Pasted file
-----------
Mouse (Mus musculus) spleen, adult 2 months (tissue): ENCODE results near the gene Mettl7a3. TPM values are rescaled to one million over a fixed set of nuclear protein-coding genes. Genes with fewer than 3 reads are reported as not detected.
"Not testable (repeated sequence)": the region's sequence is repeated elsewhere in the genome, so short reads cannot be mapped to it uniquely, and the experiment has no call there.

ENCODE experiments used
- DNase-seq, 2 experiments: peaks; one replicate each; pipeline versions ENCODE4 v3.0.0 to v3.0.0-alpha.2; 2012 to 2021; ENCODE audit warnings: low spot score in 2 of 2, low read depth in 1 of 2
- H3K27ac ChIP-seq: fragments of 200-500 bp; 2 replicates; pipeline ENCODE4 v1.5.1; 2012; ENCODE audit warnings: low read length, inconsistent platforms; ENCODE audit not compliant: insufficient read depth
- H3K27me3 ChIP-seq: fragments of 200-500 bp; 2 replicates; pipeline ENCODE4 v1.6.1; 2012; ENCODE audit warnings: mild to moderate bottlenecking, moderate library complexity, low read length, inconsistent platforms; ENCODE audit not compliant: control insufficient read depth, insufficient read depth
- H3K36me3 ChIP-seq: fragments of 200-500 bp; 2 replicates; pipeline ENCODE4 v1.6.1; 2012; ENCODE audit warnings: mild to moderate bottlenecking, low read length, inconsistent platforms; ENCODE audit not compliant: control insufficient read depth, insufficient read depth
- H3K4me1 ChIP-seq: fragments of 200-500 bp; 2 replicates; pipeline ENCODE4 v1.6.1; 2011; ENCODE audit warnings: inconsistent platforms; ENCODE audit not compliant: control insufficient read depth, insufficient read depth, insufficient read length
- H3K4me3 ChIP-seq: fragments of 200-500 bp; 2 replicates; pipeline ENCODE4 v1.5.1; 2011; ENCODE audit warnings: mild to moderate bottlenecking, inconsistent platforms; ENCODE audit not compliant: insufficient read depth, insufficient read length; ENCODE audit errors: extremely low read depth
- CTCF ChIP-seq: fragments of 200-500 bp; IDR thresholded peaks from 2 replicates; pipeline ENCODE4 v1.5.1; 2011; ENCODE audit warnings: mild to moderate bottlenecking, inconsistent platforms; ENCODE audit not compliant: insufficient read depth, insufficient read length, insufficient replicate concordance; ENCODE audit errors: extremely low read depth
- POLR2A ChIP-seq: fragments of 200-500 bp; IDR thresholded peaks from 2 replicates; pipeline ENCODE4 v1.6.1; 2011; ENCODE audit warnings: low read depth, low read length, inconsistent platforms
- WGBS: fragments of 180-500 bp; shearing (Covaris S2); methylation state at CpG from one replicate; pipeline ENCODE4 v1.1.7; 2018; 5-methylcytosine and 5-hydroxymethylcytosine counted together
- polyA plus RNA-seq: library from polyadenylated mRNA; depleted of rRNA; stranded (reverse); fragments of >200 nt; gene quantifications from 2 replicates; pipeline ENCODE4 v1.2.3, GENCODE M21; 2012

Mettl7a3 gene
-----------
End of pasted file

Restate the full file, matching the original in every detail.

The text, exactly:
Mouse (Mus musculus) spleen, adult 2 months (tissue): ENCODE results near the gene Mettl7a3. TPM values are rescaled to one million over a fixed set of nuclear protein-coding genes. Genes with fewer than 3 reads are reported as not detected.
"Not testable (repeated sequence)": the region's sequence is repeated elsewhere in the genome, so short reads cannot be mapped to it uniquely, and the experiment has no call there.

ENCODE experiments used
- DNase-seq, 2 experiments: peaks; one replicate each; pipeline versions ENCODE4 v3.0.0 to v3.0.0-alpha.2; 2012 to 2021; ENCODE audit warnings: low spot score in 2 of 2, low read depth in 1 of 2
- H3K27ac ChIP-seq: fragments of 200-500 bp; 2 replicates; pipeline ENCODE4 v1.5.1; 2012; ENCODE audit warnings: low read length, inconsistent platforms; ENCODE audit not compliant: insufficient read depth
- H3K27me3 ChIP-seq: fragments of 200-500 bp; 2 replicates; pipeline ENCODE4 v1.6.1; 2012; ENCODE audit warnings: mild to moderate bottlenecking, moderate library complexity, low read length, inconsistent platforms; ENCODE audit not compliant: control insufficient read depth, insufficient read depth
- H3K36me3 ChIP-seq: fragments of 200-500 bp; 2 replicates; pipeline ENCODE4 v1.6.1; 2012; ENCODE audit warnings: mild to moderate bottlenecking, low read length, inconsistent platforms; ENCODE audit not compliant: control insufficient read depth, insufficient read depth
- H3K4me1 ChIP-seq: fragments of 200-500 bp; 2 replicates; pipeline ENCODE4 v1.6.1; 2011; ENCODE audit warnings: inconsistent platforms; ENCODE audit not compliant: control insufficient read depth, insufficient read depth, insufficient read length
- H3K4me3 ChIP-seq: fragments of 200-500 bp; 2 replicates; pipeline ENCODE4 v1.5.1; 2011; ENCODE audit warnings: mild to moderate bottlenecking, inconsistent platforms; ENCODE audit not compliant: insufficient read depth, insufficient read length; ENCODE audit errors: extremely low read depth
- CTCF ChIP-seq: fragments of 200-500 bp; IDR thresholded peaks from 2 replicates; pipeline ENCODE4 v1.5.1; 2011; ENCODE audit warnings: mild to moderate bottlenecking, inconsistent platforms; ENCODE audit not compliant: insufficient read depth, insufficient read length, insufficient replicate concordance; ENCODE audit errors: extremely low read depth
- POLR2A ChIP-seq: fragments of 200-500 bp; IDR thresholded peaks from 2 replicates; pipeline ENCODE4 v1.6.1; 2011; ENCODE audit warnings: low read depth, low read length, inconsistent platforms
- WGBS: fragments of 180-500 bp; shearing (Covaris S2); methylation state at CpG from one replicate; pipeline ENCODE4 v1.1.7; 2018; 5-methylcytosine and 5-hydroxymethylcytosine counted together
- polyA plus RNA-seq: library from polyadenylated mRNA; depleted of rRNA; stranded (reverse); fragments of >200 nt; gene quantifications from 2 replicates; pipeline ENCODE4 v1.2.3, GENCODE M21; 2012

Mettl7a3 gene